The 5G patent family statistics presented in Table 1 are not based on verified SEP families. Neither ETSI nor the declaring companies have published independent assessments of the essentiality or validity of the declared 5G patents. Thus, the 5G patent families presented are only potentially essential. Many well-known SEP studies estimate that between 20% and 30% of all declared patents are essential. However, the essentiality rate differs across patent portfolios. To better understand the essentiality rate across portfolios, IPlytics created a data set of 1,000 5G-declared patent families (EPO/USPTO granted), which independent experts have mapped to 5G specifications. Here, the experts mapped the patents for six hours in a first check and then EPO/USPTO patent attorneys double-checked the mapping for a further three hours.
Table 1. Top 5G patent declaring companies (with >1% share)
|Current Assignee||5G families||5G granted and active families||5G EPO/USPTO granted and active families||5G EPO/USPTO granted and active families not declared to other generations|
|Samsung Electronics (KR)||9.67%||13.28%||15.10%||14.72%|
|LG Electronics (KR)||7.01%||8.7%||10.3%||11.48%|
|CATT Datang Mobile (CN)||3.44%||0.85%||0.46%||0.68%|
|NTT Docomo (JP)||3.18%||1.98%||2.25%||1.9%|
 “A patent that protects technology essential to a standard”, European Commission report – “Setting out the EU approach to Standard Essential Patents”, p1, November 2017.
 “IPlytics derived the “essential rate” by creating a random data set of 1,000 5G-declared patent families (EPO/USPTO granted) and mapping it to 5G specifications.” . Available : https://www.iam-media.com/who-leading-the-5g-patent-race-patent-landscape-analysis-declared-seps-and-standards-contributions
 “a patent that is granted by at least one of patent offices”, IPlytics report – “who is leading the 5G patent race”, p5, November 2019.
 “in active status, which means it has not lapsed, been revoked or expired”, IPlytics report – “who is leading the 5G patent race”, p3, November 2019.
 “a collection of patent applications covering the same or similar technical content”, . Available: https://www.epo.org/searching-for-patents/helpful-resources/first-time-here/patent-families.html
Dell’ Oro: Huawei still top telecom equipment supplier; optical transport market +1% in 2020
Huawei has increased its lead as the#1 global telecoms network equipment vendor, boosting its revenue share by a three percentage points last year, according to Dell’Oro Group. Nokia lost one percentage point of revenue share year-on-year, as did Cisco, the latter falling to 6%. Ericsson gained one percentage point to match Nokia at 15% of the market and ZTE also saw a 1% uptick to 10% of the global telecom market. (Please refer to chart below).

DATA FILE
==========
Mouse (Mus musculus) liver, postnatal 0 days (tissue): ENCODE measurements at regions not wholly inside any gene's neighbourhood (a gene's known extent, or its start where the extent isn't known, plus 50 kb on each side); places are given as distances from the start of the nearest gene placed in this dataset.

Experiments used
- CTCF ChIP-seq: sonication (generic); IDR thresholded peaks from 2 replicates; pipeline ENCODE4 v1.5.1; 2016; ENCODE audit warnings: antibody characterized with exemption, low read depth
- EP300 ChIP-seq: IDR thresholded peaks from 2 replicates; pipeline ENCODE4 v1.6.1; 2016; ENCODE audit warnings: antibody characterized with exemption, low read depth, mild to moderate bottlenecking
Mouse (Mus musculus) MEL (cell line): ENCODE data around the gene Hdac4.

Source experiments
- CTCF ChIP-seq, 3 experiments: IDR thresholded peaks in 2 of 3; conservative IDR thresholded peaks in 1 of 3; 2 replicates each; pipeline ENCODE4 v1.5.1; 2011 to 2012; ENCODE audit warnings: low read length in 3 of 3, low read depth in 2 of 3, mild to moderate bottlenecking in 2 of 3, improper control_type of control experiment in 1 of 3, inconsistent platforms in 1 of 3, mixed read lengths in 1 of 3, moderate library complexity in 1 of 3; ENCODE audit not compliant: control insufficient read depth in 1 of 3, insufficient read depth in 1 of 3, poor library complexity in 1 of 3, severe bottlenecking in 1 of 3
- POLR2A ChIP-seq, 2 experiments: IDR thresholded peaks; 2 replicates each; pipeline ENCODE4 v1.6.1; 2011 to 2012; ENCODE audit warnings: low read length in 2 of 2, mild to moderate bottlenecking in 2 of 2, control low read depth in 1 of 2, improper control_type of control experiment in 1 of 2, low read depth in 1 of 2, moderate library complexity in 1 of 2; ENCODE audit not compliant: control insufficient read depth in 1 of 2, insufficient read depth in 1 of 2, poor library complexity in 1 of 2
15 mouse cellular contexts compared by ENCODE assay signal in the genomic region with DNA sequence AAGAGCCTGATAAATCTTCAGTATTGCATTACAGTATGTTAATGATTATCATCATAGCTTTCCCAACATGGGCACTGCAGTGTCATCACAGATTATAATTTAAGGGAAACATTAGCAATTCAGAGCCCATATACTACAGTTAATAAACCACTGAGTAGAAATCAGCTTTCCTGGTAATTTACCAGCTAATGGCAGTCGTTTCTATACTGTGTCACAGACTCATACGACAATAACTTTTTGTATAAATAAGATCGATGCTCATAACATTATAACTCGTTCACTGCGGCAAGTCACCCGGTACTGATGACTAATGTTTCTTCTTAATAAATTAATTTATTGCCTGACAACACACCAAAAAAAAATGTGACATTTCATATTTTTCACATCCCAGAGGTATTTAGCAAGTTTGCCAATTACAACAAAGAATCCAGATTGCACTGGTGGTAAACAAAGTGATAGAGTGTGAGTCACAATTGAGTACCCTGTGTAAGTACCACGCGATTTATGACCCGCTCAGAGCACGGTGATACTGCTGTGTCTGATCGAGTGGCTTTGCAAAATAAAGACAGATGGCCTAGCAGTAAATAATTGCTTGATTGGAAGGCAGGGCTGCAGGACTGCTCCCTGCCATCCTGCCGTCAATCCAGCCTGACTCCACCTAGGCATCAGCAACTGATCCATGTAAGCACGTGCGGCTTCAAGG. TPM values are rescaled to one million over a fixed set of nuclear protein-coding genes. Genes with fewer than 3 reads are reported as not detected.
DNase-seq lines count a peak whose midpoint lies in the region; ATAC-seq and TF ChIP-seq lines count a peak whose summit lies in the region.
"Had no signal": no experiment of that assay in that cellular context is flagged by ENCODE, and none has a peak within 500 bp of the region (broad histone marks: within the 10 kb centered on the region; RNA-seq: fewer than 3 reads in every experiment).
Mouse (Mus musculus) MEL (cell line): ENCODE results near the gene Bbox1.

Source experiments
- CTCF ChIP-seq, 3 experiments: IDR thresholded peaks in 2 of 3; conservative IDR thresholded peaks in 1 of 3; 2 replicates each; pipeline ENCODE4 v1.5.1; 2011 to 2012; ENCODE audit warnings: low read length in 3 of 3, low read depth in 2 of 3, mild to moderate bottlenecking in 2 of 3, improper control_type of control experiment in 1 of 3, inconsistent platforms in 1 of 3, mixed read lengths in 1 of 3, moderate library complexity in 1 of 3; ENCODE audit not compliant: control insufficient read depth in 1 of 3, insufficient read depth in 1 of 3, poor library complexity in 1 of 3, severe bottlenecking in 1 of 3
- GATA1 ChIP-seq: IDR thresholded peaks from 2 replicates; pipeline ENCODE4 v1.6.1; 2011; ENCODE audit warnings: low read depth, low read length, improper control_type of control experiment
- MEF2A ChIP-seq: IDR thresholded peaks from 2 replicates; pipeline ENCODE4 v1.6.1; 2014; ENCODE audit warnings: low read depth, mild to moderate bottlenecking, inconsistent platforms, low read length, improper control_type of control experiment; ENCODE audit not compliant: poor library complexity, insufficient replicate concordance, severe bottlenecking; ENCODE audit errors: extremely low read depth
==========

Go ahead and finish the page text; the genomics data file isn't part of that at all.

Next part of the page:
Dell’Oro Group’s preliminary estimates suggest the overall telecom equipment market – Broadband Access, Microwave & Optical Transport, Mobile Core & Radio Access Network, SP Router & Carrier Ethernet Switch (CES) – advanced 7% year-over-year (Y/Y) for the full year 2020, growing at the fastest pace since 2011.
The telecom and networking market research firm suggests revenue rankings remained stable between 2019 and 2020, with Huawei, Nokia, Ericsson, ZTE, Cisco, Ciena, and Samsung ranked as the top seven suppliers, accounting for 80% to 85% of the total market. At the same time, revenue shares continued to be impacted by the state of the 5G rollouts in highly concentrated markets. While both Ericsson and Nokia improved their RAN positions outside of China, initial estimates suggest Huawei’s global telecom equipment market share, including China, improved by two to three percentage points for the full year 2020.
Dell’Oro now estimates the following revenue shares for the top seven suppliers:
|Top 7 Suppliers||Year 2019||Year 2020|
Additional key takeaways from the 4Q2020 reporting period:
- Preliminary estimates suggest that the positive momentum that has characterized the overall telecom market since 1Q-2020 extended into the fourth quarter, underpinned by strong growth in multiple wireless segments, including RAN and Mobile Core Networks, and modest growth in Broadband Access and CES.
- Helping to drive this output acceleration for the full year 2020 is faster growth in Mobile Core Networks and RAN, both of which increased above expectations.
- Covid-19 related supply chain disruptions that impacted some of the telco segments in the early part of the year had for the most part been alleviated towards the end of the year.